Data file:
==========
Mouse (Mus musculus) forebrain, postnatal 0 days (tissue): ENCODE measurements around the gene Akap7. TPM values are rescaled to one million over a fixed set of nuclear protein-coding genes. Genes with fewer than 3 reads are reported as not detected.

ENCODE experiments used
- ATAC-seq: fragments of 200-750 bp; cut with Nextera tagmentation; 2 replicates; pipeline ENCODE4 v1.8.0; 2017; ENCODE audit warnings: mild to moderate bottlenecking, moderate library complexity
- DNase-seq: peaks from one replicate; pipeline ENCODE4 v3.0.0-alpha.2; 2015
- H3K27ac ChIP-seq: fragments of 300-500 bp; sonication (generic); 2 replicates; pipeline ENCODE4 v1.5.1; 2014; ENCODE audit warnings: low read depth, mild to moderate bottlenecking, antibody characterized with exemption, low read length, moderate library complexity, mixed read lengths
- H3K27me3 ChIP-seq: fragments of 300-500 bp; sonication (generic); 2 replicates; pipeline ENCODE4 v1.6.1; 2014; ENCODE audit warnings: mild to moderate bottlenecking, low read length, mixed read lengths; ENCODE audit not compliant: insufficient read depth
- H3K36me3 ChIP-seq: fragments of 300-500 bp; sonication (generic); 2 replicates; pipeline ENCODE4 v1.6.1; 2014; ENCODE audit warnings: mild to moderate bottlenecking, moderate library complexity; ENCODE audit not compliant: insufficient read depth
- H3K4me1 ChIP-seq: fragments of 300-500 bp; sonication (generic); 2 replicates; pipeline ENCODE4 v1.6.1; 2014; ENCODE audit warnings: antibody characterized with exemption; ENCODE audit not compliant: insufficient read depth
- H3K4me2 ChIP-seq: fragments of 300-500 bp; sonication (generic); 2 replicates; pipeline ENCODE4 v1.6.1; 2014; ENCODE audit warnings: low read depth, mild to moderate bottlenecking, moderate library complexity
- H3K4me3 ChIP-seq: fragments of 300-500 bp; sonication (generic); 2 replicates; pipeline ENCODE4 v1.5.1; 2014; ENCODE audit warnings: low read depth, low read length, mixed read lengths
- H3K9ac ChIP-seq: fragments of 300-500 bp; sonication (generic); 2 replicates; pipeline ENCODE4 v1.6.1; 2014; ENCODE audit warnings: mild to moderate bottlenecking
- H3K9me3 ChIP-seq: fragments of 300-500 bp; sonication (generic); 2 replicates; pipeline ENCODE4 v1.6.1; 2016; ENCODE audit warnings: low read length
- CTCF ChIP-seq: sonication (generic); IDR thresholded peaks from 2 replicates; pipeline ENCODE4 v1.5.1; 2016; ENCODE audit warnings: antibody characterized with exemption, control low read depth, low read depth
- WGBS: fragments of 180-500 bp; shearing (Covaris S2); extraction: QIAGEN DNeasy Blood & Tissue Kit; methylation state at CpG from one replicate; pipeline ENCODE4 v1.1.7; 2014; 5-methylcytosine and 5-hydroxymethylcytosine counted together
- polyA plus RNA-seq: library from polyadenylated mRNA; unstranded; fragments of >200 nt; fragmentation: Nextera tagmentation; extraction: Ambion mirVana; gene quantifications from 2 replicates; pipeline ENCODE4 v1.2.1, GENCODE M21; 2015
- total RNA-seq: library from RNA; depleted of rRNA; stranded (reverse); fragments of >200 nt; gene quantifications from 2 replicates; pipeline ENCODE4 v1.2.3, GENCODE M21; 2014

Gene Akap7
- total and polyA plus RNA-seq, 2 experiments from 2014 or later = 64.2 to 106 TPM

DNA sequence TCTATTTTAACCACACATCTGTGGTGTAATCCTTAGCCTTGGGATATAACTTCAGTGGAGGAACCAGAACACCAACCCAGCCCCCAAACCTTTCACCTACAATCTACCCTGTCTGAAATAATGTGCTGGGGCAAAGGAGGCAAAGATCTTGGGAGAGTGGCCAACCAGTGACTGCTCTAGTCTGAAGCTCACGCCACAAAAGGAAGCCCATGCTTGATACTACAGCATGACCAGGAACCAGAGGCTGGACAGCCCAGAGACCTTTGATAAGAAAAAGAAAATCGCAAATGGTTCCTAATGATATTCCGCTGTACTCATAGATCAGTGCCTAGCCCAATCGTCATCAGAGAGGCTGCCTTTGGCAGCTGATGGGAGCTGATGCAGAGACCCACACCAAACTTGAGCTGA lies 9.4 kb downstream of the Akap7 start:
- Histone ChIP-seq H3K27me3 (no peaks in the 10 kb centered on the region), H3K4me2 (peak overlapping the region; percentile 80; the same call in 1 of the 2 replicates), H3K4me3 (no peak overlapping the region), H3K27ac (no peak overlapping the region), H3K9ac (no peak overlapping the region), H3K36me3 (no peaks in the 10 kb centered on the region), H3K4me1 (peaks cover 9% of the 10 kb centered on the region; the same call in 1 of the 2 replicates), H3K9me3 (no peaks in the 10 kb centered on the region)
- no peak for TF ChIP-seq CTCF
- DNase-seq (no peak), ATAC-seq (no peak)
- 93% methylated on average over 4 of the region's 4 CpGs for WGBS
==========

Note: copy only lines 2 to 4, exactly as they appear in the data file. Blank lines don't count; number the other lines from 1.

ENCODE experiments used
- ATAC-seq: fragments of 200-750 bp; cut with Nextera tagmentation; 2 replicates; pipeline ENCODE4 v1.8.0; 2017; ENCODE audit warnings: mild to moderate bottlenecking, moderate library complexity
- DNase-seq: peaks from one replicate; pipeline ENCODE4 v3.0.0-alpha.2; 2015